Sunday, June 04, 2006

The cabinet remains incomplete.

It's been two weeks since the parliament in Iraq inaugurated new PM Maliki's cabinet and the three vacant seats in this cabinet are yet to be filled with ministers for defense, interior and national security.

Three attempts to find competent and nonsectarian men for theses three important posts have failed so far bringing up questions on this cabinet's ability to provide what Iraqis need most urgently ; security.

People who follow the news frequently enough here in Baghdad know that a big security operation is coming and hearing several tough statements from Iraq's PM Maliki makes one anticipate this operation to be coming sooner rather than later and that it's going to deal with both wings of violence in Baghdad; the al-Qaeda terrorism (and allied local Sunni insurgency) and the out-of-control armed Shia militias.

So, any delay in appointing ministers in the three security-related posts largely serves the immediate interests of the troublemakers of all backgrounds because it also means the anticipated large-scale operation will have to be delayed as a result.

It is true that these three ministries are of great importance and thus the selection of people to fill these posts for four whole years must be made with utmost care but what I find difficult to understand is how making this choice could this take this long?
The talks among parliamentary blocs in this regard did not start after Maliki had been nominated, actually it began long before that and if I'm not mistaken I recall that the blocs upon the deadlock over Jafari's nomination decided to leave the PM issue for a while and move to talk about nominees for the security related ministries in a maneuver to avoid wasting time especially that it took a couple months to convince Jafari to step aside and the UIA to find another nominee.

The point is that with all the time that's been consumed in these talks and with the limited list of candidates for each ministerial post (3 for each post more or less) and given the clear guidelines for selection, there must be something else putting the stick in the wheel, something other than the qualities of the nominees and the agreed upon criteria.

In my opinion, it is quite possible that there are parties within one or more of the political blocs that are trying to make this process take forever; of course it can't take forever but more like to delay it to win as much time as possible to delay military action against armed groups some of those parties are affiliated with; time they need to prepare themselves for the imminent confrontation or, to even succeed in appointing ministers that are inclined to impede such an operation.

This is how I see things and I could be wrong, or there could be other obstacles facing the completion of the cabinet but again what makes this possibility a valid one is the fact that it is no secret that the targets for any future major security operation have friends or affiliates in the parliament and even in the cabinet itself whether on the Sunni side or the Shia side and it is probably naïve to expect these affiliates to give the Iraqi government and the MNF a hand in striking their associates in the militias or the insurgency.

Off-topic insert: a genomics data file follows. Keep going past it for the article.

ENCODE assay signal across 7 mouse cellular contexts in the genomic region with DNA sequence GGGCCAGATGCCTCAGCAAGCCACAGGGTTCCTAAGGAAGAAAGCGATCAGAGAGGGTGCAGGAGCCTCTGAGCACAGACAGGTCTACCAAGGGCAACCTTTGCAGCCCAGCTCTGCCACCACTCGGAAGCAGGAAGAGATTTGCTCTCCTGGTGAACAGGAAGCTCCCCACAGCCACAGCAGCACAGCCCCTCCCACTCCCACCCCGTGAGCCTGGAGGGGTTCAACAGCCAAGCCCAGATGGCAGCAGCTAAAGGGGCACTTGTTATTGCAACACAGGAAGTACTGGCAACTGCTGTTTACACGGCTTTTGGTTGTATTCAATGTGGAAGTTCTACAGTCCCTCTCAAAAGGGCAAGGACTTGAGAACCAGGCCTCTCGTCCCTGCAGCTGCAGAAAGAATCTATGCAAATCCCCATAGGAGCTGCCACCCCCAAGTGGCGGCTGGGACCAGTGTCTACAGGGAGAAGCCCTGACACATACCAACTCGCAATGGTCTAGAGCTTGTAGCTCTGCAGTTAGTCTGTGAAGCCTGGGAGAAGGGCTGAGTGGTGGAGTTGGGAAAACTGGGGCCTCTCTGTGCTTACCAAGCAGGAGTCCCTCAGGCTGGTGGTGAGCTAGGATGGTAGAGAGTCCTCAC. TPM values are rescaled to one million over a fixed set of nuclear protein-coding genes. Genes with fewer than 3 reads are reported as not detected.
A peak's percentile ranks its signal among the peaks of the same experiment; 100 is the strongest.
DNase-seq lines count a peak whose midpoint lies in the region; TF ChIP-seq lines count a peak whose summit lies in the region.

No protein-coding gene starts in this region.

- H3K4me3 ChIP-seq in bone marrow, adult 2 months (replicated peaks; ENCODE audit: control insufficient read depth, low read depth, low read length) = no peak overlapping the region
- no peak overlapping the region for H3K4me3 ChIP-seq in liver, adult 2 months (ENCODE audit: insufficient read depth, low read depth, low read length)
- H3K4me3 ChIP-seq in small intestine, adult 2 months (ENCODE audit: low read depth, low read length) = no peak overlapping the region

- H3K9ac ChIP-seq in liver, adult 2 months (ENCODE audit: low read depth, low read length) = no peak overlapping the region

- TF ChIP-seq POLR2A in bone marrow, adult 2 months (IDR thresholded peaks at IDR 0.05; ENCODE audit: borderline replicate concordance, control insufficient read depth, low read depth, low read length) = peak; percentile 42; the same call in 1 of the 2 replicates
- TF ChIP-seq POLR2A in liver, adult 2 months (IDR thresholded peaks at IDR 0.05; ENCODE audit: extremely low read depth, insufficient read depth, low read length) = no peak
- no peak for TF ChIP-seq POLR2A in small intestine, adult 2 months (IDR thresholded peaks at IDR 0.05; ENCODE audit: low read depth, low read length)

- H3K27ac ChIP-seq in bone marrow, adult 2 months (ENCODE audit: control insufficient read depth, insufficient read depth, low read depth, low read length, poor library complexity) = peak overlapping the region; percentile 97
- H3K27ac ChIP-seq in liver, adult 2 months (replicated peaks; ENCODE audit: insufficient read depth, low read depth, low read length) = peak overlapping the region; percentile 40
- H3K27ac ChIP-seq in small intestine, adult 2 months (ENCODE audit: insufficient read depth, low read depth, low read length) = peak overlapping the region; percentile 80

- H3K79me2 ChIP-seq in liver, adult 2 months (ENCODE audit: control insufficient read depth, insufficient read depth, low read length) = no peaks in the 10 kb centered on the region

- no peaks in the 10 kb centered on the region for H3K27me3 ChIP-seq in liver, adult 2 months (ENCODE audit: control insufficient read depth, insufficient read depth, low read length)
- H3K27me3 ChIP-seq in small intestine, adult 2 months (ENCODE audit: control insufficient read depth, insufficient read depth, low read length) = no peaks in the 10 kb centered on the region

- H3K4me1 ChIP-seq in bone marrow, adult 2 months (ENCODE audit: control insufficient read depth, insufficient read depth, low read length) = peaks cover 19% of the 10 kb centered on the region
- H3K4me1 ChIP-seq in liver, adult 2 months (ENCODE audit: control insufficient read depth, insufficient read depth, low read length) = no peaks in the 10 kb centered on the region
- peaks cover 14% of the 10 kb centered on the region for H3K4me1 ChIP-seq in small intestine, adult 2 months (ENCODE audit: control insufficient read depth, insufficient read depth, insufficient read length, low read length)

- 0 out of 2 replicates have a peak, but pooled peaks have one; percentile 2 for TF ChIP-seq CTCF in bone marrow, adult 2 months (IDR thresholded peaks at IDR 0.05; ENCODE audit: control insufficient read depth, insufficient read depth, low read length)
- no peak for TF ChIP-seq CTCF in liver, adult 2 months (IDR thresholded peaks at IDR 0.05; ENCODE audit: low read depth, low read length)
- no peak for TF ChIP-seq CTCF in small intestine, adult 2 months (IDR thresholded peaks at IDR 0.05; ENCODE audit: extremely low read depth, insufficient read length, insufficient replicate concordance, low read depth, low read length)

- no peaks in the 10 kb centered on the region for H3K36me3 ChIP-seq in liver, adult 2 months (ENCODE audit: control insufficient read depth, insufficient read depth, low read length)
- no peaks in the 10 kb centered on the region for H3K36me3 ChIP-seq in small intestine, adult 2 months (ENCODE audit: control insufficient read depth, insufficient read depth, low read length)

The other point that suggests some political powers are not sincere in their alleged efforts for finding a solution for this deadlock lies in the very mechanism of selection; this mechanism is the same one that was used in almost all previous stages of the political process in Iraq and proven to give rise to deadlocks at almost every single stage, yet the political powers did not think of replacing this mechanism with one that is less likely to produce bumps in the road and I'm really surprised why they did not choose one of the mechanisms traditionally used in our community for solving disputes that involve sharing of power or property.

It would've been way easier if say the UIA was to pick a defense minister from the Accord Front and the latter picks an interior minister from the UIA instead of each bloc making the pick from within its member. This way both blocs will be sure that both selections are as close to neutral as they can be.
This method and similar ones are not uncommon in the community especially among tribes, for example when two tribes dispute over sharing a piece of land they resort to divide duties; one tribe draws the line along which the land is to be divided while the other makes the pick and this way it can be assured that the two portions are as close to perfect halves as they can be.

Primitive? Maybe, but it works.

The latest postponment of vote which was announced an hour ago is going to be bad for the situation in Iraq and for the image of the government in general and that of PM Maliki in particular who wanted to look like the tough and determined new leader of the country.
He warned the parliamentary blocs last week that he would be using his constitutional right to choose people to complete his cabinet as a last resort if the blocs failed to reach consensus on this subject by Sunday but today, although he reportedly presented his candidates for filling the three ministries he was forced to give in and offer the blocs more time to talk and discuss the issue…again.

No comments: